PRAGUE, Czech Republic — The Czech Republic’s capital city is hosting its first ever Gay Pride event starting Wednesday — the five-day Prague Pride Festival of Tolerance — to be held from August 10-14, and which will culminate with a carnival parade in the center of the city on Saturday, August 13.
In a joint statement of support issued late last week, ambassadors from thirteen embassies representing the United States, Great Britain, Canada, Germany, Spain, Belgium, Denmark, Austria, the Netherlands, Sweden, Norway, Switzerland, and Estonia, publicly endorsed the efforts of the organizers of Prague Pride and the Czech Republic’s LGBTQ community.
“Our governments seek to combat such discrimination based on sexual orientation and gender identity by promoting the human rights of all people,” the statement read.
“We express our solidarity with the lesbian, gay, bisexual, and transgender communities in the Czech Republic, supporting their right to use this occasion to march together peacefully and lawfully, in order to raise awareness of the specific issues that affect them.”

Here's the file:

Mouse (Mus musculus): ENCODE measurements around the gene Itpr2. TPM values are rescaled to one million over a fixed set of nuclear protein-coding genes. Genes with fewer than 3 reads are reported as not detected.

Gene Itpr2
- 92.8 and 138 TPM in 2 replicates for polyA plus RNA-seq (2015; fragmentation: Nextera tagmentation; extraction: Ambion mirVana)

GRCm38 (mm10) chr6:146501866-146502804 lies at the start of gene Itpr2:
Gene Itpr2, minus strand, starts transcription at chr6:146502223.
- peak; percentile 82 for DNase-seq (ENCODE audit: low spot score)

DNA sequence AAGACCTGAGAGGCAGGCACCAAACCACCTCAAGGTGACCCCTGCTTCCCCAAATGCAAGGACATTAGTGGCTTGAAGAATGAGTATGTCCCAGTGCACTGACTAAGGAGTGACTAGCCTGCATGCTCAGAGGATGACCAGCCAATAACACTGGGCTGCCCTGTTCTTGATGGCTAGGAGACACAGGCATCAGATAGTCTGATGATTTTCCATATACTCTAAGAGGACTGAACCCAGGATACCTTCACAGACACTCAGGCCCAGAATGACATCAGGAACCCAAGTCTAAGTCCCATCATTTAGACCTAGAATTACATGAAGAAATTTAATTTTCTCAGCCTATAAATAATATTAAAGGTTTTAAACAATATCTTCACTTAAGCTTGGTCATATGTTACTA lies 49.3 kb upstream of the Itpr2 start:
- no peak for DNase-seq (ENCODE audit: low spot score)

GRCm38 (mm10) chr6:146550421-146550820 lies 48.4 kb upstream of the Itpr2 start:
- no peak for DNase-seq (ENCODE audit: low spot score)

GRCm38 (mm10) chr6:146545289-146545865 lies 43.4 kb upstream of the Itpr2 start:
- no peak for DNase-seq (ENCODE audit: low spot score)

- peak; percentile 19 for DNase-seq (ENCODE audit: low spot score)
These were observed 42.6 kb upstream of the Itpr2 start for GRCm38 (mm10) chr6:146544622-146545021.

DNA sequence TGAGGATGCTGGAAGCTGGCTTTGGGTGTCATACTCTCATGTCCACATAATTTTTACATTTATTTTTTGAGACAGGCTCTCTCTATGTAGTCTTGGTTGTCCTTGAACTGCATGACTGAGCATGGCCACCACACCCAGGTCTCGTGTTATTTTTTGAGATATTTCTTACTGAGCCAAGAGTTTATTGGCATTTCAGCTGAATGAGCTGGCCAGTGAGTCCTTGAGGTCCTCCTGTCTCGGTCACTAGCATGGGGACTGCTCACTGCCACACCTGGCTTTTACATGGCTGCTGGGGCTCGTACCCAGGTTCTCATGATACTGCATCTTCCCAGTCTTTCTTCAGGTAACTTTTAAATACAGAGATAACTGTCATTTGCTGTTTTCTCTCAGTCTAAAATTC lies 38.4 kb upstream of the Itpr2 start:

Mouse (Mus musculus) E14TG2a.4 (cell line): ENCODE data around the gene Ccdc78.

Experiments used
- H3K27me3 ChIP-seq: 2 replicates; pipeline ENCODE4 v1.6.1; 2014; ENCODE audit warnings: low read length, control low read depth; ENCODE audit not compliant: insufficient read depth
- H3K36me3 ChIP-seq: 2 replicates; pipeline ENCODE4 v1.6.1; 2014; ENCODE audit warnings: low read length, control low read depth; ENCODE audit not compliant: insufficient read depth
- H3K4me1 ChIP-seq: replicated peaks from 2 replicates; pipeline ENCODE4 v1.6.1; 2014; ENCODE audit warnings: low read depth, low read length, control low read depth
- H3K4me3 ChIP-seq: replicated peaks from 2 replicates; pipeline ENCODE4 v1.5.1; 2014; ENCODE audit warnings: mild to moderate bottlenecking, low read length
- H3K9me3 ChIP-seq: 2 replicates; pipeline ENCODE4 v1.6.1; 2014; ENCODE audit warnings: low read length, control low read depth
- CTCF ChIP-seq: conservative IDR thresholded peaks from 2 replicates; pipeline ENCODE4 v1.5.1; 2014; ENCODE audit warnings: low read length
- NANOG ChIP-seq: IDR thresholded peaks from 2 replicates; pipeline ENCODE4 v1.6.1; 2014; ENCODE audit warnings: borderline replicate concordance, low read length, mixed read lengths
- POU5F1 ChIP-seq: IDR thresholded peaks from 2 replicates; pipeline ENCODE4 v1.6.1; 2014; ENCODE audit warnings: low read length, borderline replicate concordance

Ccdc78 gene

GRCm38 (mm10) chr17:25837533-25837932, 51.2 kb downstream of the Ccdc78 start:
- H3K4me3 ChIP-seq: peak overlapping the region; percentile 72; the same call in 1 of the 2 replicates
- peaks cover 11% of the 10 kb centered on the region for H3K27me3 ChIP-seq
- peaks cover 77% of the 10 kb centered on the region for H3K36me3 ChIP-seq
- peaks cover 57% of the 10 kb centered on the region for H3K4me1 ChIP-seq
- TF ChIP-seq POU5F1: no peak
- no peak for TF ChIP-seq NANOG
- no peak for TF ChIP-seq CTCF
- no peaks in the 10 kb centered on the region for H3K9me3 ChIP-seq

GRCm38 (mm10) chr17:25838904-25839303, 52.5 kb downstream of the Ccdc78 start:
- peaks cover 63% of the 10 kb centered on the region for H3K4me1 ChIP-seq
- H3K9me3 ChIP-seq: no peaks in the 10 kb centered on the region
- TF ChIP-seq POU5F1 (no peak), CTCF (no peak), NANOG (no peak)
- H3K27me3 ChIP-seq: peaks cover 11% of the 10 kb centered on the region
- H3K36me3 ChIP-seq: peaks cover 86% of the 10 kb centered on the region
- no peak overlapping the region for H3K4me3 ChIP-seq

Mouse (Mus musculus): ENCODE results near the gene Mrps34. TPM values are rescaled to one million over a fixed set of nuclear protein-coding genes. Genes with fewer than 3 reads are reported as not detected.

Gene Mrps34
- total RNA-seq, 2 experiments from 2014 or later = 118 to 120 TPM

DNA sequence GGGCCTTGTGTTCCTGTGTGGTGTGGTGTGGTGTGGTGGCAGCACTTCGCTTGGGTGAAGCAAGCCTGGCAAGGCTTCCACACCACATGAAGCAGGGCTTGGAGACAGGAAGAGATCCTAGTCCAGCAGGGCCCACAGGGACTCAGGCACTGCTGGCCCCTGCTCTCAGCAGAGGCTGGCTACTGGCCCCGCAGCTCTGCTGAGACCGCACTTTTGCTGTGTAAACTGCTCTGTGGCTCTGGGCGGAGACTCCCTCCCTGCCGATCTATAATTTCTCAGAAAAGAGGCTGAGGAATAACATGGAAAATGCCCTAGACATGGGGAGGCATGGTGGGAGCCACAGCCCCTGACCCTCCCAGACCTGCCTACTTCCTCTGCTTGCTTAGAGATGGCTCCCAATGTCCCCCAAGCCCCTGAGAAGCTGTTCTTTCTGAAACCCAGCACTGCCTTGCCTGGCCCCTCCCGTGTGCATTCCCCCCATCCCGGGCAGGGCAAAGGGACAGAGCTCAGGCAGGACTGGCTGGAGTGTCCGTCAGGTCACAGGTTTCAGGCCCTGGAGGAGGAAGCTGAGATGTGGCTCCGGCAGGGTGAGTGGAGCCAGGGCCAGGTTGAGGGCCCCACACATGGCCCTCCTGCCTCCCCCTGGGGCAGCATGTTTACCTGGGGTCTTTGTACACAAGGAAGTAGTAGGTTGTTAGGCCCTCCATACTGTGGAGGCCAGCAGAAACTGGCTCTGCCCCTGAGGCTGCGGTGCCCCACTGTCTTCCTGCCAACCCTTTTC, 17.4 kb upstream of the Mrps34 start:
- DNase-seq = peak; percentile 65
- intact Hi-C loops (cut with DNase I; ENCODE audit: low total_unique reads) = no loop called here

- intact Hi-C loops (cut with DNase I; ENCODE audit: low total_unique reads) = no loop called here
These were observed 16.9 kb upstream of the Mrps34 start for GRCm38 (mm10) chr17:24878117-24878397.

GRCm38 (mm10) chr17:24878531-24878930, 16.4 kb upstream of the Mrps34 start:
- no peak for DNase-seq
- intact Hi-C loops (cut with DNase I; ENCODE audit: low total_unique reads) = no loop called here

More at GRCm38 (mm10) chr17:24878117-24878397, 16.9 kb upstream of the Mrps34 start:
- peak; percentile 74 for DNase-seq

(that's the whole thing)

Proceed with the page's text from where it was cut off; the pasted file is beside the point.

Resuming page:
The festival is held under the aegis of Prague Mayor Bohuslav Svoboda, and Prague One’s (the city’s historical centre) Mayor Oldrich Lomecky, both of whom have come under fire from a senior deputy to Czech President Vaclav Klaus.
Deputy Chancellor Petr Hajek sharply criticized the planned event.
In a recent interview with Ceske Noviny, the leading Czech newspaper, Hajek referred to the Pride parade as “a political demonstration … of a world in which sexual or any other deviation becomes virtue” and he also called homosexuals “deviant fellow citizens.”
He also called on Svoboda, who has supported the event, to leave the ruling conservative Civic Democratic Party.
Czech President Vaclav Klaus has backed up the controversial statements by Hajek, telling Ceske Noviny that in his opinion the event should not be held under the auspices of the city’s mayor.